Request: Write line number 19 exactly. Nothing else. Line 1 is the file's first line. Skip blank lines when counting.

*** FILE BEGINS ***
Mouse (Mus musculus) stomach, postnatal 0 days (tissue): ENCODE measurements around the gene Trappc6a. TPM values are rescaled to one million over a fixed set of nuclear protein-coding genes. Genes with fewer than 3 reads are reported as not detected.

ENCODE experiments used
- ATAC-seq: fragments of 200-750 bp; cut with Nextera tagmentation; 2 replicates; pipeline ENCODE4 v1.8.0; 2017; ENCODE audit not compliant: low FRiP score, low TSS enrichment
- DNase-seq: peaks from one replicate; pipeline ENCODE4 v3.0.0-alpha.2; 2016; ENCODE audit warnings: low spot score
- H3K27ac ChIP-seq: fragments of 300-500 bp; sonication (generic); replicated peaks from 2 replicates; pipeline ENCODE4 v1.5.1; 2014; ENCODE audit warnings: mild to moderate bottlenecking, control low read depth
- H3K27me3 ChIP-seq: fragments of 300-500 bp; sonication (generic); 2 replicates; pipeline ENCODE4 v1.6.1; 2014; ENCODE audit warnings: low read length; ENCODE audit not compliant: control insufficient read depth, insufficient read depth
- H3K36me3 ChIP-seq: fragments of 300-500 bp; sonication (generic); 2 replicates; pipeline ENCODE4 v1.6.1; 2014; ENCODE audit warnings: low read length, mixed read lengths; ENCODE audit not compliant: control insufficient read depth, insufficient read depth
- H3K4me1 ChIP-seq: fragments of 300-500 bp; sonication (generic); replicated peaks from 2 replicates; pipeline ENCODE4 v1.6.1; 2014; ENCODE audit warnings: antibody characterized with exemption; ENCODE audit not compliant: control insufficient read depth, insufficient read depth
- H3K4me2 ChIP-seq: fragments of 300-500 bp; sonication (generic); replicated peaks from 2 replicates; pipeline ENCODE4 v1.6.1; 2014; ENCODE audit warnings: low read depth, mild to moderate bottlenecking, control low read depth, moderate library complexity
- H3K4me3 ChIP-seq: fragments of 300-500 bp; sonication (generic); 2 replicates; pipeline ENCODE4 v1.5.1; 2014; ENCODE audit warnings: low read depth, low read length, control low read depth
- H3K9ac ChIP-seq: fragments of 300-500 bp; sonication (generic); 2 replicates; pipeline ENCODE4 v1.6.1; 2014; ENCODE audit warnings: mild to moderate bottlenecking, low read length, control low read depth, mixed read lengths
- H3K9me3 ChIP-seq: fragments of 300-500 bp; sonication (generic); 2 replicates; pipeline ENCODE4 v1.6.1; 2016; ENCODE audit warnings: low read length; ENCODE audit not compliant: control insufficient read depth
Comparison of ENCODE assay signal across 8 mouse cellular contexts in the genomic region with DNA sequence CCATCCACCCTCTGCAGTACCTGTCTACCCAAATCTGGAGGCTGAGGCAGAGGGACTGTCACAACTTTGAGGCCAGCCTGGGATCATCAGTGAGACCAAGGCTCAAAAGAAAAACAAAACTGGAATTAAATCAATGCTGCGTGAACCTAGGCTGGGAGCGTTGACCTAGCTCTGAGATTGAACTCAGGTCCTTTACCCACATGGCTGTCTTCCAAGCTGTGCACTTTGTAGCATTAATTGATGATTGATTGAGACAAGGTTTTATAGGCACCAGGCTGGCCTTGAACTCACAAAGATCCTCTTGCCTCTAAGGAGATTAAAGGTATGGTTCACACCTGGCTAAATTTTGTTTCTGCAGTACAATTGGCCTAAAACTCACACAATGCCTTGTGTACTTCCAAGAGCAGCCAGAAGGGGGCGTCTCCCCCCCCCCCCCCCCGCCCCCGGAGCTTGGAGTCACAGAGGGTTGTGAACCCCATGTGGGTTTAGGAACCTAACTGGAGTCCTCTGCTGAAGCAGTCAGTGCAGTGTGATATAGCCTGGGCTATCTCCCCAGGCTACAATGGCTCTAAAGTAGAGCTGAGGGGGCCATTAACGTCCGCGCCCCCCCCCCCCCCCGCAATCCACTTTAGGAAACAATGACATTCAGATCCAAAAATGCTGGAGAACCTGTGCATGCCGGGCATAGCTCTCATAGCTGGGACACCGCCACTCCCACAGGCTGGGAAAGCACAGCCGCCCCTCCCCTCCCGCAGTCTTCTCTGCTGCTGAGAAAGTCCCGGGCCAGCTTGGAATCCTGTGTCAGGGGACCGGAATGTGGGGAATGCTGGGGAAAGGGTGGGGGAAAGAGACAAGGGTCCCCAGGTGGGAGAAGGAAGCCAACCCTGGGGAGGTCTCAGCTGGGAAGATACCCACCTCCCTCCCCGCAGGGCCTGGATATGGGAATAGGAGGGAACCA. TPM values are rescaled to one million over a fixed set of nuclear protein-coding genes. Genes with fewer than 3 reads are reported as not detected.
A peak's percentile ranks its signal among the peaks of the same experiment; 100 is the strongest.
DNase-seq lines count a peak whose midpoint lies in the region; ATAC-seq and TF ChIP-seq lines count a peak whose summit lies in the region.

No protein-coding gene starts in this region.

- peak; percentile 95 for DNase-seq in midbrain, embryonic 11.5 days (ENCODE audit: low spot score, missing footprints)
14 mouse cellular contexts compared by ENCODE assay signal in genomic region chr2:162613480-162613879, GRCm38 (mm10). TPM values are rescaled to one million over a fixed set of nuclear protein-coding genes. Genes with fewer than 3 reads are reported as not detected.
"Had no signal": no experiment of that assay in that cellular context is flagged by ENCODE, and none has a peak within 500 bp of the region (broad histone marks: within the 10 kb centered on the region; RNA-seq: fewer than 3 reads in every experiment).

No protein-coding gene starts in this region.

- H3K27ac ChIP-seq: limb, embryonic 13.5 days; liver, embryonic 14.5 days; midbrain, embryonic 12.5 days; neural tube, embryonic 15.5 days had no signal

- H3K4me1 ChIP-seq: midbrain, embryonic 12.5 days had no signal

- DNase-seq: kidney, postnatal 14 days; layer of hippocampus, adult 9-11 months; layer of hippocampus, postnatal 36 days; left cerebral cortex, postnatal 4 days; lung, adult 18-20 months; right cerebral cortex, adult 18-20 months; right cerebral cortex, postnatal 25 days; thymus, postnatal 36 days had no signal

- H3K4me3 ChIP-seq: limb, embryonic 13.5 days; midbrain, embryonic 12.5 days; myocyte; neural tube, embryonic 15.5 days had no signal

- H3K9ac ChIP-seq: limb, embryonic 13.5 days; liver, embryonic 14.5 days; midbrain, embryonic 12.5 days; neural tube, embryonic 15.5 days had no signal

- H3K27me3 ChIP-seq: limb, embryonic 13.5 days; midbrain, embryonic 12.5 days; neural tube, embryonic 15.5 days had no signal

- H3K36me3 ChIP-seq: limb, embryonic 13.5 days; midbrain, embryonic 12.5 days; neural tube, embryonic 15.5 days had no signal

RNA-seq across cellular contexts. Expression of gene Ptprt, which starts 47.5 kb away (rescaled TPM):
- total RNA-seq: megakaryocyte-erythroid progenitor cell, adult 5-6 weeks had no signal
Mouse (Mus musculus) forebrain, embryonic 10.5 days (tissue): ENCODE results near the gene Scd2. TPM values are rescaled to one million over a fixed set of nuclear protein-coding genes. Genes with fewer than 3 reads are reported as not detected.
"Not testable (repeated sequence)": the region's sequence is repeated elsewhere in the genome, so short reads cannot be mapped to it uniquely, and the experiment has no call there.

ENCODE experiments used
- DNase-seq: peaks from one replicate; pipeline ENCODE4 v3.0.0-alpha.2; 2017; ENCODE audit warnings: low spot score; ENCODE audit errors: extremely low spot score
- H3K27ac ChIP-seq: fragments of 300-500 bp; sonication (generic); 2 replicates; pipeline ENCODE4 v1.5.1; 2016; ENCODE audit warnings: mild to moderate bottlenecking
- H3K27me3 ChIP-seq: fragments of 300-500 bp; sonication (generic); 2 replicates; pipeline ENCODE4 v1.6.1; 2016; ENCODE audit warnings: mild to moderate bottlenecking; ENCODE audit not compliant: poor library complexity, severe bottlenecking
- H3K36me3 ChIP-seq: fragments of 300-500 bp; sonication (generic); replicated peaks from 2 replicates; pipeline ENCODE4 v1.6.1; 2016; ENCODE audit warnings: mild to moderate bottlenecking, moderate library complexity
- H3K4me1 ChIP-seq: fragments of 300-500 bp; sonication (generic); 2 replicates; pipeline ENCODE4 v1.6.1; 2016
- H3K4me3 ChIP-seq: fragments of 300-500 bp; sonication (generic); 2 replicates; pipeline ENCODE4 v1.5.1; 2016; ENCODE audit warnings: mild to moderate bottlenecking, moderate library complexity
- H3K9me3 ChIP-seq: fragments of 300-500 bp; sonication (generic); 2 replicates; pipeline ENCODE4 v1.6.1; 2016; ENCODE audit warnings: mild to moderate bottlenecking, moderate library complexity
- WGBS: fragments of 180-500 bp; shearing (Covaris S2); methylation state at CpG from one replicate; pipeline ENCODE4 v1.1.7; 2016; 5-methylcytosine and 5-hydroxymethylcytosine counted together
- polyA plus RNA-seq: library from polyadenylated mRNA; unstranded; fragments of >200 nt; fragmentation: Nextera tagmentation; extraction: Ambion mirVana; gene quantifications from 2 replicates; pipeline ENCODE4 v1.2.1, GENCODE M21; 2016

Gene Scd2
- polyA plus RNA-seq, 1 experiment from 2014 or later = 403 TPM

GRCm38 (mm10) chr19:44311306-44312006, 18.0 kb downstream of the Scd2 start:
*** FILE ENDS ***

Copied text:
"Had no signal": no experiment of that assay in that cellular context is flagged by ENCODE, and none has a peak within 500 bp of the region (broad histone marks: within the 10 kb centered on the region; RNA-seq: fewer than 3 reads in every experiment).